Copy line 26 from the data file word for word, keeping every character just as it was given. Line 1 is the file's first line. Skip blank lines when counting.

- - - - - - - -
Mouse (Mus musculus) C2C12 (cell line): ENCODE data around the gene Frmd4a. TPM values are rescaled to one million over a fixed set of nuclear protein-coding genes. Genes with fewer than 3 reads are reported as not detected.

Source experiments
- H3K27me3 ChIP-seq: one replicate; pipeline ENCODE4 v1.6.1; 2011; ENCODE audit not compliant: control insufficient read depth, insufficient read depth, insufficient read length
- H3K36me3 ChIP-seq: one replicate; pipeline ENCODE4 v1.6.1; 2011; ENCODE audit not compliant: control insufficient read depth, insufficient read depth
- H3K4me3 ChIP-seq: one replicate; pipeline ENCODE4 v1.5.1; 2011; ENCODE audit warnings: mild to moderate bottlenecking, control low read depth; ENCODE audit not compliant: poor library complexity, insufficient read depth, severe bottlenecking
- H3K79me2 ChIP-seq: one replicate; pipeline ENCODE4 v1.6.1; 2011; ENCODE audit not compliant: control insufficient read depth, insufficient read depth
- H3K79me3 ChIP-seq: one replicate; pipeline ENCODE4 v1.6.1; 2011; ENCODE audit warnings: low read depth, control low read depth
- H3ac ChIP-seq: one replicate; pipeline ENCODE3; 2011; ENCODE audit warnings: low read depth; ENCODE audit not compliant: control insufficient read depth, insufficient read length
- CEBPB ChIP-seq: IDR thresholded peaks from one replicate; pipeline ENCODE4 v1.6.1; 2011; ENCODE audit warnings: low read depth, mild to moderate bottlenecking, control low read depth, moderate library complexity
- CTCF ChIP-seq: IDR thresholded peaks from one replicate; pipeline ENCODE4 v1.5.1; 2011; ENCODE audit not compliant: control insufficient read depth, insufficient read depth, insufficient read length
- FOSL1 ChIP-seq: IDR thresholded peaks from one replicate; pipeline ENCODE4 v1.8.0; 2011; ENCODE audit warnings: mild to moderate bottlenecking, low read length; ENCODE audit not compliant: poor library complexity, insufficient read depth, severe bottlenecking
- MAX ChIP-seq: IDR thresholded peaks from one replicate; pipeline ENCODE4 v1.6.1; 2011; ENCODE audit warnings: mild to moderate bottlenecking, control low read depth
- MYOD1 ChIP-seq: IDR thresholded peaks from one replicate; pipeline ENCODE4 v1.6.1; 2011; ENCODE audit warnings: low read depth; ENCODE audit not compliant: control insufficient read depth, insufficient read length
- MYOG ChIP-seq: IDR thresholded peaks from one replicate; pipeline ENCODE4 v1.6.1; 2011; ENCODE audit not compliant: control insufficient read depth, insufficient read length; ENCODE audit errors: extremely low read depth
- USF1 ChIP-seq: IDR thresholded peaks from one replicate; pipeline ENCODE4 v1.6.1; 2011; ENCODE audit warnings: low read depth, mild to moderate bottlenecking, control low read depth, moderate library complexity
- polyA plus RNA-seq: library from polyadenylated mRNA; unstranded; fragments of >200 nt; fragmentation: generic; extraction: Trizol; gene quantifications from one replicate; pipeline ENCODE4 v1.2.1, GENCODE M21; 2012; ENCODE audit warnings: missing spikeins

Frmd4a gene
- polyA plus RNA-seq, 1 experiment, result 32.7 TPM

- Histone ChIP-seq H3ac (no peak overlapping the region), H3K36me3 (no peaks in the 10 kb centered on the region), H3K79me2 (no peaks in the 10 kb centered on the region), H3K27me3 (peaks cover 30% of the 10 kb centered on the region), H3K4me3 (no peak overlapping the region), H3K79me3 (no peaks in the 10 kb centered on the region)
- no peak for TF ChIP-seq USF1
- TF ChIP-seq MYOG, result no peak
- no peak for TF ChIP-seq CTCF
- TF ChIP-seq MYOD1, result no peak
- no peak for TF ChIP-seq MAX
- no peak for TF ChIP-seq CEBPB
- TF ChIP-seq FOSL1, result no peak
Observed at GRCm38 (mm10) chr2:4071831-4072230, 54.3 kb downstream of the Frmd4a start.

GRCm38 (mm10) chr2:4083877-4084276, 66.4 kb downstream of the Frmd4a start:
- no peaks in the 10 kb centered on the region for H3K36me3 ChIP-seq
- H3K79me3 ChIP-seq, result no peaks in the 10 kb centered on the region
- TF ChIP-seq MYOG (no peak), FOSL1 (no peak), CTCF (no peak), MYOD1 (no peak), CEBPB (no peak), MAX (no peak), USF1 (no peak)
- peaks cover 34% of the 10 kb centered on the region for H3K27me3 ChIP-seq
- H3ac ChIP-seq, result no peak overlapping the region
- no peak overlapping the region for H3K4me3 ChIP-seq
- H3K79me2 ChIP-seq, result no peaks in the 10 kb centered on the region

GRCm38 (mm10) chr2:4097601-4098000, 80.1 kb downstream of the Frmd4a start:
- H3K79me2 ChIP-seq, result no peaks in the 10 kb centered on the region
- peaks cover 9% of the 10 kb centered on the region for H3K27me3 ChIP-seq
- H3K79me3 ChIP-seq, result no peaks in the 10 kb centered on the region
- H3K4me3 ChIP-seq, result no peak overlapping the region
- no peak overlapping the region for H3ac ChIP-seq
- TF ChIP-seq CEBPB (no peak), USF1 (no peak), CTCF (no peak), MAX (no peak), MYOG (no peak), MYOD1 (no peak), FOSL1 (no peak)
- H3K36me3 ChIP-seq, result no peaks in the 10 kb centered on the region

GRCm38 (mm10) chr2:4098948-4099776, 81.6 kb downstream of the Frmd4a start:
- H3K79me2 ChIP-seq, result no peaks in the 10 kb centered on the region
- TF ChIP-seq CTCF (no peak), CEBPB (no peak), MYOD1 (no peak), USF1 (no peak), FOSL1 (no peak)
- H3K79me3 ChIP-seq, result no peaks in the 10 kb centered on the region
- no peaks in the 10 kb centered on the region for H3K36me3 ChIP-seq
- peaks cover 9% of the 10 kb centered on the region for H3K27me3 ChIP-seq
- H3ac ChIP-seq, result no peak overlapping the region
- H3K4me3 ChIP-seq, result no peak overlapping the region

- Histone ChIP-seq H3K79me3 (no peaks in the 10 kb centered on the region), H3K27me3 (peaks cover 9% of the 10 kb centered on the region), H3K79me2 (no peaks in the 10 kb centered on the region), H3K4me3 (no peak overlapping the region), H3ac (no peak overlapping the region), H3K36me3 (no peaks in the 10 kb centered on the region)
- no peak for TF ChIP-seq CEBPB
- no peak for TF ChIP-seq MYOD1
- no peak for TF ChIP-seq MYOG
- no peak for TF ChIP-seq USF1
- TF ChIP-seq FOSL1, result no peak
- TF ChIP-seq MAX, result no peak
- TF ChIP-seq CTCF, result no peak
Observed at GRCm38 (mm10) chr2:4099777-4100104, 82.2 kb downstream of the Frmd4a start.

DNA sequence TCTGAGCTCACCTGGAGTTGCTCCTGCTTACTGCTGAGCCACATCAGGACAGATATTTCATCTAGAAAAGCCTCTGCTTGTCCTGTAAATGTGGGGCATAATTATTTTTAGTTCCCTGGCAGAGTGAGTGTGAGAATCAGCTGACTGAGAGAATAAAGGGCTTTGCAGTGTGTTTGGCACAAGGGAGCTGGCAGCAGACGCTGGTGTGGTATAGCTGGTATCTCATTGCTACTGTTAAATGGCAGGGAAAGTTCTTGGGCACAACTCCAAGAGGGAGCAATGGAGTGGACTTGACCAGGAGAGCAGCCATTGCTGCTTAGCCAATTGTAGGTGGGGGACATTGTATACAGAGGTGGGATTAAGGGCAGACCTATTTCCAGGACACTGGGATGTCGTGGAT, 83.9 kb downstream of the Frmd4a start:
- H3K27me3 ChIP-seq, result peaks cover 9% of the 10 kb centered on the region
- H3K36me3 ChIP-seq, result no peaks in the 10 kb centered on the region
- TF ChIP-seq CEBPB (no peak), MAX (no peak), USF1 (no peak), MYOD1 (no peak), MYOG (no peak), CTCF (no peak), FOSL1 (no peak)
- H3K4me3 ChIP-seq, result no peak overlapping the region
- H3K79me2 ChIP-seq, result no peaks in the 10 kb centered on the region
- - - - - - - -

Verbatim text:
- TF ChIP-seq FOSL1, result no peak